ii) assuming that all women will prefer one sort of glassware and all men will prefer another, and hence giving it to them without asking.

    In the original example, it'd hardly be more effort to ask whether they want a stemmed half glass or a straight one.

    For my part, I normally prefer stemmed half glasses, because if I'm drinking a half rather then a pint then it's almost always because it's a pretentious sipping beer rather than a good honest supping beer and hence I want the pretentious glassware to go with it.

  4. Whatever the design, a pint glass is still a pint glass, and personally I find a Nonik or tulip far preferable to a conical, a Willibecher, anything that looks like a flower vase, or anything with a stem. The San Miguel branded glass is just as bad as the Stella one.

  5. As beer bloggers seem to prefer personal anecdote over carefully collected datasets I'll offer you one of my own.

    I read one of the posts linked to in this article to my girlfriend last night:

    "He says women like fancy glassware"

    "Oooh yes"

    "He also says women don't like pints"

    "What bollocks"

    Make of that what you will...

  6. It's the insistence on filling glasses to the brim that's part of the problem. Nowt wrong with lined glasses.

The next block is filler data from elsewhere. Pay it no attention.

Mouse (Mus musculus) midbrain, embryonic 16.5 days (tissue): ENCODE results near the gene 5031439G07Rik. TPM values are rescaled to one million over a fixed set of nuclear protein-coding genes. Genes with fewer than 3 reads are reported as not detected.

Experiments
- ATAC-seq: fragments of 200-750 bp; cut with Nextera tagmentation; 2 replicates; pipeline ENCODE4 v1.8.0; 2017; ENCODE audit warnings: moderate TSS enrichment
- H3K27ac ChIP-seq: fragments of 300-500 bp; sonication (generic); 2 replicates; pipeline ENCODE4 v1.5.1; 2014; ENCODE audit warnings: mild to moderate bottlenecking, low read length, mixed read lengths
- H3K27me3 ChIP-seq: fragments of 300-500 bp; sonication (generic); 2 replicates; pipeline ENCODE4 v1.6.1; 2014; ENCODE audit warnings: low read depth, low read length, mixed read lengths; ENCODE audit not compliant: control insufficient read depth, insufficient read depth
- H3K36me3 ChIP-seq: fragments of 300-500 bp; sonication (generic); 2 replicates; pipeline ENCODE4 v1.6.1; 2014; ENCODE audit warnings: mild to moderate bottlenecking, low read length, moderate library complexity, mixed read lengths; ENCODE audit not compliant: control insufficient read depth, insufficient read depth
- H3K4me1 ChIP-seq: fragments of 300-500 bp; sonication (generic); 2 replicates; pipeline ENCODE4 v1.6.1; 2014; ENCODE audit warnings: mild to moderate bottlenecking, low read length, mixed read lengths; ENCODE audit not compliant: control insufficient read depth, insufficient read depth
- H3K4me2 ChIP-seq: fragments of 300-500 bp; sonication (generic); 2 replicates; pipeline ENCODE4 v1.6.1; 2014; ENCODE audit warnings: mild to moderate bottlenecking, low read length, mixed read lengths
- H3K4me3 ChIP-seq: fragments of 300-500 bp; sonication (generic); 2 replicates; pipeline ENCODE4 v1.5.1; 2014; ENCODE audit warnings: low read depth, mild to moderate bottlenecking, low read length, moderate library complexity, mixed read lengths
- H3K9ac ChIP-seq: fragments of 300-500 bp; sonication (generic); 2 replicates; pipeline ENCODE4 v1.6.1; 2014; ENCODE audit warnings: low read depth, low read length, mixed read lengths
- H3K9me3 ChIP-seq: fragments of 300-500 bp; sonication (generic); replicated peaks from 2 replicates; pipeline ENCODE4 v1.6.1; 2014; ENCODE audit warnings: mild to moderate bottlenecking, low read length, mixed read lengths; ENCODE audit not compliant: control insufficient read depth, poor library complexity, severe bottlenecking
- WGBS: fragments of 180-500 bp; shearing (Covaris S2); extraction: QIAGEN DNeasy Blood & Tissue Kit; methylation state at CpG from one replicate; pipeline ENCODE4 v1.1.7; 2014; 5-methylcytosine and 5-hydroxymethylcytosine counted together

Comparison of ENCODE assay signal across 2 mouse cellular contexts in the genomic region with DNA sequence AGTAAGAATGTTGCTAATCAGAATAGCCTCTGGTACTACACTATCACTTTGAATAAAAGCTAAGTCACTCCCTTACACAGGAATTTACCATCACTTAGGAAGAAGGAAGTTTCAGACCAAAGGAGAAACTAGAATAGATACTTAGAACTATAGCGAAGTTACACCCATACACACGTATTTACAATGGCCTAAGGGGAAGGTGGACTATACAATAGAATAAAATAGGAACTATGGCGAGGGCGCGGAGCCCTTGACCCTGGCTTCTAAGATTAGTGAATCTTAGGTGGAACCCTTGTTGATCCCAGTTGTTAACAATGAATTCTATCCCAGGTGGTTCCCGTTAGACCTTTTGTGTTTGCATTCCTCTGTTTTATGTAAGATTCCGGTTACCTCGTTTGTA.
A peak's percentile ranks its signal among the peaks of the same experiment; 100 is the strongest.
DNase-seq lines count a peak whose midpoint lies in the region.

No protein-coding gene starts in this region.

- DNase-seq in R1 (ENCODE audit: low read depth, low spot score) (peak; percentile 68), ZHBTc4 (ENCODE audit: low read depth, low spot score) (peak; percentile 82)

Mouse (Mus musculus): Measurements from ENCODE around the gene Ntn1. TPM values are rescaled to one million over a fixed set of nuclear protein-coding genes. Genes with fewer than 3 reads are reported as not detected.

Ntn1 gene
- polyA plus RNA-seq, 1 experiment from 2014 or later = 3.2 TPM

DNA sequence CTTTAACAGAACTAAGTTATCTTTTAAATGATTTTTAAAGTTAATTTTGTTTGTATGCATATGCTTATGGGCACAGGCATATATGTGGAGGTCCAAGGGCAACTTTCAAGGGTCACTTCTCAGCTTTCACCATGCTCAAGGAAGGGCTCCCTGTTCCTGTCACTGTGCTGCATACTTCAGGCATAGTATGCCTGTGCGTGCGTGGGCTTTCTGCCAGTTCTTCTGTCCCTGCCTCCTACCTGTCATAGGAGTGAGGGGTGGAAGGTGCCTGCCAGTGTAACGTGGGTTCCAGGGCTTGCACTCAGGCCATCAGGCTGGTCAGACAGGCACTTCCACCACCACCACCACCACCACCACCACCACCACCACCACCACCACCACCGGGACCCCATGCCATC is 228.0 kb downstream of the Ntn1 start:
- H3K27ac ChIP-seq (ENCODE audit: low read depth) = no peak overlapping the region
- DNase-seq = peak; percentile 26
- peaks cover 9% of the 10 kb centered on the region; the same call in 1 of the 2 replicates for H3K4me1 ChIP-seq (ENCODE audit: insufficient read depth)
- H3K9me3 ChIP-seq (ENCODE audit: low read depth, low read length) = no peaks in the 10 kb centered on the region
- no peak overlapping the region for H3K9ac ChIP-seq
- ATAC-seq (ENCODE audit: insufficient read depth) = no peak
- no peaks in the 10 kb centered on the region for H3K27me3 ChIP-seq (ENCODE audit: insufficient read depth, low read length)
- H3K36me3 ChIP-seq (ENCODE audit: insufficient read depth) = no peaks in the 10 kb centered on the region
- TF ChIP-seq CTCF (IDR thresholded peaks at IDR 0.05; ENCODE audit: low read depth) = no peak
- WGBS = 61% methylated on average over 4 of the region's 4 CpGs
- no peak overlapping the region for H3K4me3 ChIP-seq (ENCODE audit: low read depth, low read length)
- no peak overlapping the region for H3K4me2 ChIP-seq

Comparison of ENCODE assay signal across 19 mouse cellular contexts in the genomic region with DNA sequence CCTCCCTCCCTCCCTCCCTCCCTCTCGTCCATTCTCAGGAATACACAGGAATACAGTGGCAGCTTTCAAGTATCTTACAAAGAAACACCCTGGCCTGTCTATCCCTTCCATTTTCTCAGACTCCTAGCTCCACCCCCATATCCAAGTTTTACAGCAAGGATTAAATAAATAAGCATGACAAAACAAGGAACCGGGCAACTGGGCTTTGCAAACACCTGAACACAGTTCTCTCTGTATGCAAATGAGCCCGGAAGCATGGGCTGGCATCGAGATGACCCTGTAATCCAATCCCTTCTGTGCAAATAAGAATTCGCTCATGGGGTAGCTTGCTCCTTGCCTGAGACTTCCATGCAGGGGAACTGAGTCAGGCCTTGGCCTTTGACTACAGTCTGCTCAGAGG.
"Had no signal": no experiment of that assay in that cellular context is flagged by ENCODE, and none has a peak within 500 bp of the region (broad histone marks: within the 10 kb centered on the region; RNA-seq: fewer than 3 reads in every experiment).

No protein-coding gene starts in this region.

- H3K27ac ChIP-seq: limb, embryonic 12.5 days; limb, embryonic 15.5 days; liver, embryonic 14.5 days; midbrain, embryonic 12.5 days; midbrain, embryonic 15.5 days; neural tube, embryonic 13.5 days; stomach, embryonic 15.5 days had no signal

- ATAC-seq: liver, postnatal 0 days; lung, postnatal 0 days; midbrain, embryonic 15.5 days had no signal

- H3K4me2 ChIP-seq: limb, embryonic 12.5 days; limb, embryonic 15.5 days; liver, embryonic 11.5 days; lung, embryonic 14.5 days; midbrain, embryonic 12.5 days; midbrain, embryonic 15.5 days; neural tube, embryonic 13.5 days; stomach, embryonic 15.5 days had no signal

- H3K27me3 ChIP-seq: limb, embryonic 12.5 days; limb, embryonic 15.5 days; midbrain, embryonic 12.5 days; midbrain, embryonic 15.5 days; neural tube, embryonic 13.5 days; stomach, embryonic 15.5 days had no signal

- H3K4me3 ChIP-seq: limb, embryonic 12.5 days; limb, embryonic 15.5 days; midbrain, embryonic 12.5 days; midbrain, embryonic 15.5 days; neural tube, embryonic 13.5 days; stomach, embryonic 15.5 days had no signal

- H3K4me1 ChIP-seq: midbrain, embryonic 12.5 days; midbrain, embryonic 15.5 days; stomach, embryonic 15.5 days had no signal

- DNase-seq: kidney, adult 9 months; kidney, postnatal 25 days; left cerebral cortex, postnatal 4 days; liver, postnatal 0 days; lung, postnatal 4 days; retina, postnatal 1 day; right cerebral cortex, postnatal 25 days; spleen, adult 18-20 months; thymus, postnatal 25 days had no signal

7. How do you carefully collect a dataset of what you personally prefer? Surely you tend to know what tyou like.

  8. @Rob - lined glasses is a whole different can of worms ;-)

    But I'm convinced that a brimming "elegant" glass is more offputting than a brimming half-pint Nonik, and not only to women.

  9. Me and a mate got two pints of the new Theakstons Barista Stout last week. Aside from the fact it's bloody delicious, the branded serve is a pint stemmed vase which frankly looks daft.

  10. Several random points (without any data sets to back them up!)

    Fancy glasses tend to get stolen fairly quickly until they've been around for a while!

    If each beer/lager had its own dedicated glass there wouldn't be the shelf space in most pubs to keep a sufficient number of each - pints and halves

    The advantage of the Stella 'Chalice' is that when it comes out of the washer and is still warm when filled, the warmest part isn't in contact with the ice cold lager, unlike with a Carling glass!

    I actually prefer the fancy glasses...and I'm not a lady!

  11. I agree with Mudgie more often than not, but...


    They really are. It means I can drink my preferred measure (a full, Imperial, King's pint) without my hot and sweaty palm warming it up against my wishes every time I take a gulp, and without having to use a handled dimple jug that makes me think of 1970s keg bitter.

  12. I would have thought in the Mudgie pub is would be Nonics or nowt, and what women want would be no more a consideration than what the kids want.

  13. Stemmed pint glasses are great for improvising into weapons. So I'm told.

  14. SEXIST!!!!

  15. I remember walking into a Manchester pub in the 80s with my girlfriend and ordering two pints. "Would you like a pint and two halves?" came the response.

  16. Dimpled mugs are perfect for a half-pint. So nostalgic. It's time to introduce them to a new generation of pub-going ladies.



Comments, especially on older posts, may require prior approval. See here for details of my comment policy.